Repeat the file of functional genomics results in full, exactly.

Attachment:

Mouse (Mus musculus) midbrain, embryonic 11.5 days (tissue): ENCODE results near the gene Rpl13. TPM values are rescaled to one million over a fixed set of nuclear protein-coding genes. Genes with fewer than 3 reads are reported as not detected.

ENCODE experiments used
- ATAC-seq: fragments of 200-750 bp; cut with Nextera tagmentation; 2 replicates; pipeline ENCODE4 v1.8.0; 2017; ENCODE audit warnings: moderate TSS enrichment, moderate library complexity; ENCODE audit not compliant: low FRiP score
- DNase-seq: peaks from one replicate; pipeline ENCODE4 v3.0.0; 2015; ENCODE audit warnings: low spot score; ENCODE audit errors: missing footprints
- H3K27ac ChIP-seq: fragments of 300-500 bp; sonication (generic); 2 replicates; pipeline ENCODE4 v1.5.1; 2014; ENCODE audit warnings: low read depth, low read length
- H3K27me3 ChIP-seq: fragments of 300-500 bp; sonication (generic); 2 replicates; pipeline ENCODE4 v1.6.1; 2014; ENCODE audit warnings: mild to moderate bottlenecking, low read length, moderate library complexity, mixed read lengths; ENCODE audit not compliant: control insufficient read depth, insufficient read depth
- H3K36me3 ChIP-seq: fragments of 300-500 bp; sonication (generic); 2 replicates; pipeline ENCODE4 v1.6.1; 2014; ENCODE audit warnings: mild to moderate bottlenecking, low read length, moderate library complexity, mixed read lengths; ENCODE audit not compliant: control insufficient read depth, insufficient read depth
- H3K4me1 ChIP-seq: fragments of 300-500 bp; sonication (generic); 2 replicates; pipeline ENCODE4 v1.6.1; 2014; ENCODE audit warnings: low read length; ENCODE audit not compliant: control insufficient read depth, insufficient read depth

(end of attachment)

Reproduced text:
Mouse (Mus musculus) midbrain, embryonic 11.5 days (tissue): ENCODE results near the gene Rpl13. TPM values are rescaled to one million over a fixed set of nuclear protein-coding genes. Genes with fewer than 3 reads are reported as not detected.

ENCODE experiments used
- ATAC-seq: fragments of 200-750 bp; cut with Nextera tagmentation; 2 replicates; pipeline ENCODE4 v1.8.0; 2017; ENCODE audit warnings: moderate TSS enrichment, moderate library complexity; ENCODE audit not compliant: low FRiP score
- DNase-seq: peaks from one replicate; pipeline ENCODE4 v3.0.0; 2015; ENCODE audit warnings: low spot score; ENCODE audit errors: missing footprints
- H3K27ac ChIP-seq: fragments of 300-500 bp; sonication (generic); 2 replicates; pipeline ENCODE4 v1.5.1; 2014; ENCODE audit warnings: low read depth, low read length
- H3K27me3 ChIP-seq: fragments of 300-500 bp; sonication (generic); 2 replicates; pipeline ENCODE4 v1.6.1; 2014; ENCODE audit warnings: mild to moderate bottlenecking, low read length, moderate library complexity, mixed read lengths; ENCODE audit not compliant: control insufficient read depth, insufficient read depth
- H3K36me3 ChIP-seq: fragments of 300-500 bp; sonication (generic); 2 replicates; pipeline ENCODE4 v1.6.1; 2014; ENCODE audit warnings: mild to moderate bottlenecking, low read length, moderate library complexity, mixed read lengths; ENCODE audit not compliant: control insufficient read depth, insufficient read depth
- H3K4me1 ChIP-seq: fragments of 300-500 bp; sonication (generic); 2 replicates; pipeline ENCODE4 v1.6.1; 2014; ENCODE audit warnings: low read length; ENCODE audit not compliant: control insufficient read depth, insufficient read depth